Prokaryotes protect themselves from viruses and mobile genetic elements at several levels. They can produce exopolysaccharide capsules around the cell or slime that covers viral receptors and prevents viral binding. Secreted extracellular enzymes can destroy pathogenic nuclear acids around the cell. After a pathogen enters the cell, it can be destroyed by sugar-nonspecific nucleases that cleave both DNA and RNA. A common defense mechanism is restriction-modification (R/M). R/M systems are based on methylation of the host DNA at specific sequences, whereas viral DNA not protected by methylation is quickly degraded by restriction endonucleases. R/M systems differ in the type of enzymes and recognition principles. Most archaea and half of the bacteria have the prokaryotic adaptive immune system CRISPR-Cas. This system consists of CRISPR (clustered regularly interspersed short palindromic repeats) and CRISPR-associated (Cas) proteins. Other defenses include Argonaute-based systems that utilize both DNA and RNA guides to destroy foreign nucleic acids and abortive infection (Abi), which is a measure of last resort, such that death of the infected cells prevents spread of infection.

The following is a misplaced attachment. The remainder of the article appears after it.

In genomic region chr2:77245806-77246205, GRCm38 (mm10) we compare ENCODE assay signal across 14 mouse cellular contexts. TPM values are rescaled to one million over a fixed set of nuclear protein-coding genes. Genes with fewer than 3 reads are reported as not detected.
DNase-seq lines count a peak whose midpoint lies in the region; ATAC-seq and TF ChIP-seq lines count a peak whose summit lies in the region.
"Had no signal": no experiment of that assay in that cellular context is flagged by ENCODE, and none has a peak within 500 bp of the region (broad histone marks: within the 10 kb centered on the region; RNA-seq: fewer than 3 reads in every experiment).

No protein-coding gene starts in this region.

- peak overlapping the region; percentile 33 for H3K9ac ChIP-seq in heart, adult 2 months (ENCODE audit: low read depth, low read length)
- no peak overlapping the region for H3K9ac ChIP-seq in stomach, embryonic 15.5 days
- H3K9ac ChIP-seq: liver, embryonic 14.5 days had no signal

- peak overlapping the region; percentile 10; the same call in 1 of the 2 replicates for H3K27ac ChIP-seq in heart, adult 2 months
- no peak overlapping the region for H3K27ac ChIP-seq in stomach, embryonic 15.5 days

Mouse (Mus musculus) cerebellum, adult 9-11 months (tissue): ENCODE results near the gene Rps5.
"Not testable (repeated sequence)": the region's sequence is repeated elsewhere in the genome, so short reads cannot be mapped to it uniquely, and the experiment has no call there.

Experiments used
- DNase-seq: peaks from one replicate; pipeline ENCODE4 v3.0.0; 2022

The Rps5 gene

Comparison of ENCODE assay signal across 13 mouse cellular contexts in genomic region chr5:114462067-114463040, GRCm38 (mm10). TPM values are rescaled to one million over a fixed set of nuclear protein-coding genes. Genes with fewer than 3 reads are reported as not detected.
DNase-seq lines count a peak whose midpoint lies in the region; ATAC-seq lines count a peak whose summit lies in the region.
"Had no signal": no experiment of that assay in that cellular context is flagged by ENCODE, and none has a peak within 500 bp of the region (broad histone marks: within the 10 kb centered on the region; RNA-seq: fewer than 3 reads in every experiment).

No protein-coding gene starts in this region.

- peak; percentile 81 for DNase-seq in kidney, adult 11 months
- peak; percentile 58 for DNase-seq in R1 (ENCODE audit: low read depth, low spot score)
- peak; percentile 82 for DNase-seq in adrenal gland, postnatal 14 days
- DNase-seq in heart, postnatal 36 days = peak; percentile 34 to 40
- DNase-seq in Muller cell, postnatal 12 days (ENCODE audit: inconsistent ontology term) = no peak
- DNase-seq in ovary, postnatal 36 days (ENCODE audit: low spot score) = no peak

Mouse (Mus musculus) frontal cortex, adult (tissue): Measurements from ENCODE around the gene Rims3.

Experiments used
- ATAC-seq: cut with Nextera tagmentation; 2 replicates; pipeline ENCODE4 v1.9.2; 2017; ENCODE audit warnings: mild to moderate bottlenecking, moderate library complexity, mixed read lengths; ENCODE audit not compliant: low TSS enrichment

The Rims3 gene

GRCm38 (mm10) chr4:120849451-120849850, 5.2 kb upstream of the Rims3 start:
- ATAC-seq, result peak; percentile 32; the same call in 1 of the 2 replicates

Keywords: Abortive infection, Argonaute, Bacteriophage exclusion, CRISPRCas, Extracellular nucleases, Phase variation, Restriction-modification system, Sugar-nonspecific nucleases, Superinfection exclusion.